Last Resort Font
The Last Resort font is a collection of glyphs to
represent types of Unicode characters. These glyphs are
designed to allow users to recognize that an encoded value
is one of the following:
- a specific type of Unicode character
- in the Private Use Area (no private agreement
- unassigned (reserved for future assignment)
- one of the illegal character codes.
These glyphs are used as the backup of "last resort" to
any other font; if the font cannot represent any particular
Unicode character, the appropriate "missing" glyph from the
Last Resort font is used instead. This provides users with
the ability to tell what sort of character it is, and gives
them a clue as to what type of font they would need to
display the characters correctly. (For more information, see
The Unicode Standard, Version 5.0,
Unknown and Missing Characters, pages 155-156.)
Overall, there are a number of advantages to using the Last
Resort font for unrepresentable characters.
- Operating systems are freed from the overhead of
providing a full Unicode font.
- Users see something more meaningful than a black box
for unrepresentable characters.
- Users familiar with the scripts being represented
with the Last Resort font will readily identify what
needs to be installed to represent the text.
- Users unfamiliar with the missing scripts are shown
easily-identified symbols rather than lengthy strings of
The Last Resort font includes glyphs for
scripts proposed for future encoding in Unicode and ISO/IEC
10646. There is no guarantee that all of these scripts will
ever be encoded in future versions of the standard; the
script names are taken from the
Unicode blocks are illustrated by a representative glyph
from the block, chosen to be as distinct as possible from
glyphs of other blocks. A square surrounding frame provides a common,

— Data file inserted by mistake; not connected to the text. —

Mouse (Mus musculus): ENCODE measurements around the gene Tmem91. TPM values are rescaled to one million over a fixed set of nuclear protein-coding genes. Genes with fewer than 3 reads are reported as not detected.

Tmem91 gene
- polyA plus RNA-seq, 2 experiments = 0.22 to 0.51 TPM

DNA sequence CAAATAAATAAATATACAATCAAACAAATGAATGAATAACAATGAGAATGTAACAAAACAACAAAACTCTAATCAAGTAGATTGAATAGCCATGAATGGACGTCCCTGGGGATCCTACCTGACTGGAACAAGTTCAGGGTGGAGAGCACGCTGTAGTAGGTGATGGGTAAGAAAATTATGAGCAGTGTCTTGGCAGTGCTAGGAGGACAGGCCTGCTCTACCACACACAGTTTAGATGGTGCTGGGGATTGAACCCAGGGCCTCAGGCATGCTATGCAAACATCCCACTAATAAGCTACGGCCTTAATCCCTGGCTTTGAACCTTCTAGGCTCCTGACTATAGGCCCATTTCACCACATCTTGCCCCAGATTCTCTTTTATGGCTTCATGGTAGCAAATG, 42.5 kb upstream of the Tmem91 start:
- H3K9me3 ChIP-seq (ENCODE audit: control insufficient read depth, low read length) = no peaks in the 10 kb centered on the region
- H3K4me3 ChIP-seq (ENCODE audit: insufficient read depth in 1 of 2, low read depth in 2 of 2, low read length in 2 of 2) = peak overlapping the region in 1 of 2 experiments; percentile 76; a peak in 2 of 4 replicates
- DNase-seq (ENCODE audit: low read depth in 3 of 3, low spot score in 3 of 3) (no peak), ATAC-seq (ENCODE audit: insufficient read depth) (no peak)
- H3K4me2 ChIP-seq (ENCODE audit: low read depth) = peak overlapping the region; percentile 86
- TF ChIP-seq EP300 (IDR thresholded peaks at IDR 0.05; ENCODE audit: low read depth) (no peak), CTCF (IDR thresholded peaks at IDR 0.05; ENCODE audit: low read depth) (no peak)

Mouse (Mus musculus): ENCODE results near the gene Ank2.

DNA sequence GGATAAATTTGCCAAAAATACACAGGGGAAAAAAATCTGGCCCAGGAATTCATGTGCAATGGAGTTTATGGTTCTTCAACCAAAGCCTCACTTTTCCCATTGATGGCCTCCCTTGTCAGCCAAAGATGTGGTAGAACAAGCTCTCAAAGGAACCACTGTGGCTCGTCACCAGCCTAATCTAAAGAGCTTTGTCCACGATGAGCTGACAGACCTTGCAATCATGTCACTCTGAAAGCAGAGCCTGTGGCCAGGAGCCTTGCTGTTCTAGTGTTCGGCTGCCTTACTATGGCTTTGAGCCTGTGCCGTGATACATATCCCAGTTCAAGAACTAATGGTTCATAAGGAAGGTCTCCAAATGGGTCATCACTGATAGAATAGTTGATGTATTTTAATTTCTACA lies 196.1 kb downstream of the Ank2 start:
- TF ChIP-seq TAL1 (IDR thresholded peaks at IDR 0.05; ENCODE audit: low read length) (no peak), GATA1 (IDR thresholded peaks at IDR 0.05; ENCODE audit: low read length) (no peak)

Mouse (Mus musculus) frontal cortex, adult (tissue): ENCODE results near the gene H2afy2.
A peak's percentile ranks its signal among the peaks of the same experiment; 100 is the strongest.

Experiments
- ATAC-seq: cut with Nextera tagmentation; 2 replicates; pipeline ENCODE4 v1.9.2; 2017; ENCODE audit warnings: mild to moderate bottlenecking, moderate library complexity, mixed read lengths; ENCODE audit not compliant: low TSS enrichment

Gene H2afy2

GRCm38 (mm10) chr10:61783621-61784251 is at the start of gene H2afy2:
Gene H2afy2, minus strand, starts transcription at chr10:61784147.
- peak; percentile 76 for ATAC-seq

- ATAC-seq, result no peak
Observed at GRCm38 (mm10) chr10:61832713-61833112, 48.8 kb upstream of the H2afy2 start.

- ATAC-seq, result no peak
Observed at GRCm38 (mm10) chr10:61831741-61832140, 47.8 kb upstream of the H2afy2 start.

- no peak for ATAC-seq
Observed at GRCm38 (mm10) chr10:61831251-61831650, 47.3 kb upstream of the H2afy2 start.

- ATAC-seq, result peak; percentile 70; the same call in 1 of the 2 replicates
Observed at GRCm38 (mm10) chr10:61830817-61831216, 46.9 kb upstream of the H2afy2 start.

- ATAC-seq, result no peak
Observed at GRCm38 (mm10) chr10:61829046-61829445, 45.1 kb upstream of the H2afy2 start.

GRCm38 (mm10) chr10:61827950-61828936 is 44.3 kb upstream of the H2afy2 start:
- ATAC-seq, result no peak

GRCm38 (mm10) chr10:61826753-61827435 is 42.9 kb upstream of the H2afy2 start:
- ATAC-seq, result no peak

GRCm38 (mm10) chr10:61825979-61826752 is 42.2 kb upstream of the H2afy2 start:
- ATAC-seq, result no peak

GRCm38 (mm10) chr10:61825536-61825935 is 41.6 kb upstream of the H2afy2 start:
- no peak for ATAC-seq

recognizable element and embedded within the edge of this
frame, only visible at large size are a form of the block
name and its character range to help identification.
There are two special glyphs in the font. One of the glyphs represents any
unassigned character from any block. The other glyph
represents the noncharacter character code values (
Example glyphs were chosen in a number of ways. Almost
all of the Brahmic scripts show the initial consonant ka.
Latin uses the letter A because it's the first
letter, and because in each Latin block there is a letter
A so they can be easily differentiated. Greek and
Cyrillic use their last letters, omega and ya,
because they are so distinctive. Most other alphabets and
syllabaries use their initial letter where distinctive.
For a closer look at the glyphs you may examine the two PDF
files below. They contain the current Last Resort font
glyphs as pure outlines which can be examined and printed
using OSX Preview, Adobe Acrobat Reader or Adobe
Illustrator. View either the reduced scale
5-page PDF or the one glyph per page
236-page PDF. The Last Resort glyphs were drawn by Michael
Everson of Evertype. An HTML table of glyphs is also
Apple's full Last Resort glyph table.
Links to the PDF pages and the Last Resort
glyph table on apple.com have been temporarily
disabled as of 2012-02-24 pending updates and
revision of the relevant pages on that site.
End User License Agreement
Apple has made the Last Resort font available under the
following end user license:
If you agree to the above license agreement, you may
click on the button below to download the Last Resort font: